The administration’s policies make the state’s 2 percent cap on local property taxes even more critical for New York, where the property tax burden is more than two-and-a-half times the typical state income tax burden.

In 2011, after years of trying to rein in out-of-control property taxes — Govs. George Pataki, Eliot Spitzer and David A. Paterson all tried — we passed the first local property tax cap. The 2 percent property tax cap changed long-term trends, and saved New Yorkers nearly $25 billion. On Long Island, it has saved taxpayers $8.7 billion, with the typical Nassau taxpayer saving $7,611 and the typical Suffolk taxpayer saving $6,284.

By every measure the tax cap has been a success, but that success is not guaranteed if it does not remain in place.

That’s why in this year’s budget I call on the State Legislature to make the 2 percent property tax cap permanent. I will not sign a budget that does not include a permanent tax cap.

Very interesting to me.

Let’s cut the income tax rate once again for middle-class New Yorkers. And let’s fight SALT until the federal government rolls back this devastating assault on our state and its taxpayers.

SALT cap zero! SALT cap zero!

Anyway, note you do realize that the folks in Nassau County, like in Westchester County, are “middle class” in the way I’m middle class. We are earned income-dependent… and our income is in the 6 digits. We’re pretty far from median household income… especially given how many of us pay over $10K in property taxes alone.

Indeed, the mother of AOC, the most famous House blabbermouth made this comment:

Blanca [Ocasio-Cortez] said it was a no-brainer [moving from NY to Florida], adding: ‘I was paying $10,000 a year in real estate taxes up north. I’m paying $600 a year in Florida. It’s stress-free down here.’

The mother-of-two said she picked Eustis because a relative already lived here, and right before Christmas 2016, Blanca paid $87,000 for an 860-square-foot home on a quiet street that dead-ends into a cemetery.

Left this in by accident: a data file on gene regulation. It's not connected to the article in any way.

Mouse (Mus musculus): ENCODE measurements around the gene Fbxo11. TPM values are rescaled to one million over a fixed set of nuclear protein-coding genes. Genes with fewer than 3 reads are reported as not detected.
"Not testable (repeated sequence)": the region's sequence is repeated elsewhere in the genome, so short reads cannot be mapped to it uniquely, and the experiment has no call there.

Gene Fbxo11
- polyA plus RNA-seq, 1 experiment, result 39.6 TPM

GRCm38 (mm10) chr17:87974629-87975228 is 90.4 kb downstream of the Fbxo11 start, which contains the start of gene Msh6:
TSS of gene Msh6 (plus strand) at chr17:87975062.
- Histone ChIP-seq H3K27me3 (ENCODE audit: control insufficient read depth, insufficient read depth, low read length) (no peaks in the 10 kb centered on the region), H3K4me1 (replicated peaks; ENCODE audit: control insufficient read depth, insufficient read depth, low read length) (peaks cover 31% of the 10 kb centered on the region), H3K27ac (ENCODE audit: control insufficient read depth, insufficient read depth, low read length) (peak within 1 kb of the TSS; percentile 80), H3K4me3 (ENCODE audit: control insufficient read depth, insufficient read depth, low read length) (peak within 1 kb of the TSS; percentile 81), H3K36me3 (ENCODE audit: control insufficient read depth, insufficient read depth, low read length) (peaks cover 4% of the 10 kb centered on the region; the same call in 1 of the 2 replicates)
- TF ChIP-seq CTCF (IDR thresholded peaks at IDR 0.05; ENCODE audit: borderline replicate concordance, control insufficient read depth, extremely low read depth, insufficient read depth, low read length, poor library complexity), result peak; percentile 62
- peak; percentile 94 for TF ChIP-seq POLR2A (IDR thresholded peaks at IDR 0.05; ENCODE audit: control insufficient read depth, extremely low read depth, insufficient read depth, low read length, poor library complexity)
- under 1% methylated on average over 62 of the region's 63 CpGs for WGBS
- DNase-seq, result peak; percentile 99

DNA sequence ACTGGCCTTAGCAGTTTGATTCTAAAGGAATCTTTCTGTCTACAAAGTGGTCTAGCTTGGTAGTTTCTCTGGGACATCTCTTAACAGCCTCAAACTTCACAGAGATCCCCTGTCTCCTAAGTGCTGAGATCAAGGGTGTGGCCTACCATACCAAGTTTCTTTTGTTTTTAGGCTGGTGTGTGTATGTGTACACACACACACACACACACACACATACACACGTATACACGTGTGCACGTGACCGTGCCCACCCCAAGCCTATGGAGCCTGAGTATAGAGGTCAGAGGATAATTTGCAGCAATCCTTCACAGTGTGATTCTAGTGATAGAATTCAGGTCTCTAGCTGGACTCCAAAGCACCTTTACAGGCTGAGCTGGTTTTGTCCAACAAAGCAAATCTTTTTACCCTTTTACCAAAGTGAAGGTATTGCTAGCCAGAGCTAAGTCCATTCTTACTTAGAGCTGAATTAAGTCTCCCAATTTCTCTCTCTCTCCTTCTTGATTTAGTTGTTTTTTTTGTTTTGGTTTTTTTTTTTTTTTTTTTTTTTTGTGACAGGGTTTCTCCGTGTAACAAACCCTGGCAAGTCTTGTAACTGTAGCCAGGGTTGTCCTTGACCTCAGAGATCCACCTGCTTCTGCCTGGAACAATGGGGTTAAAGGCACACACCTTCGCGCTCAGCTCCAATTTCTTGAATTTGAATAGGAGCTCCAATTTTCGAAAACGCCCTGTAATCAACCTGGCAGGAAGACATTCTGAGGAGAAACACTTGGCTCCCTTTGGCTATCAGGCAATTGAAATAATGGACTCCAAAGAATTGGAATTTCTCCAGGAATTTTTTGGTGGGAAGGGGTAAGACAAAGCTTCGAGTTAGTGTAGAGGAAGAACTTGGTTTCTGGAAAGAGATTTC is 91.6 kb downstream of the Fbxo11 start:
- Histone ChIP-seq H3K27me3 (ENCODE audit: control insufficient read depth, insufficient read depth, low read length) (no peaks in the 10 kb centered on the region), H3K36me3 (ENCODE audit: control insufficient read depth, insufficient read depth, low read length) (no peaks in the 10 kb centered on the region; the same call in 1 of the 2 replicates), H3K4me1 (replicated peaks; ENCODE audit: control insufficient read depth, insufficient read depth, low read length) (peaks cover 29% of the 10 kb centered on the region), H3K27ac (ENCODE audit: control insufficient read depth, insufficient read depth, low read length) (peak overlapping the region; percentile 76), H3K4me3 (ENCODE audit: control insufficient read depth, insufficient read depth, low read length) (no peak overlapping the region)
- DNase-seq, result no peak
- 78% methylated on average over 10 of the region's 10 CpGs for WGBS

Florida is affordable… NY is not. That’s not Florida’s fault. (Some stupid aftermath on this.)

A lot of people leave NY once they’re no longer earning income here… because this is a really pricey place to be. It’s much more expensive to warm stuff up than to cool things down.


I still say comparing the refund sizes is definitely premature, but I didn’t realize the IRS was reporting on stats. I will return to updates as they come, but that was as of February 22.

Things to note in the stats:

  • 3.5% fewer tax returns have been filed in 2019 compared to 2018 (as of February 22)
  • 6.7% fewer tax pro-filed returns versus 0.9% more in self-prepared returns so far… it can be there are fewer returns thus far because the tax pros are catching up with all the changes (or people haven’t decided to yet)
  • 9.1% increase in use of the site (may be related to the tax preparer issue)
  • 4.8% fewer refunds — should be interesting to see if the professionals are taking longer, again.

There’s really little difference in the average refund given all this. Somebody wrote an op-ed at USA Today on the strength of this, but it wasn’t really the point, and I will go back and check it out later.

They’ve got stats going back to 2010, and I think I’ll grab those later.


Speaking of tax pros — from the Wall Street Journal: How Accountants Break the Bad News About Tax Refunds: With Chocolate and Tissues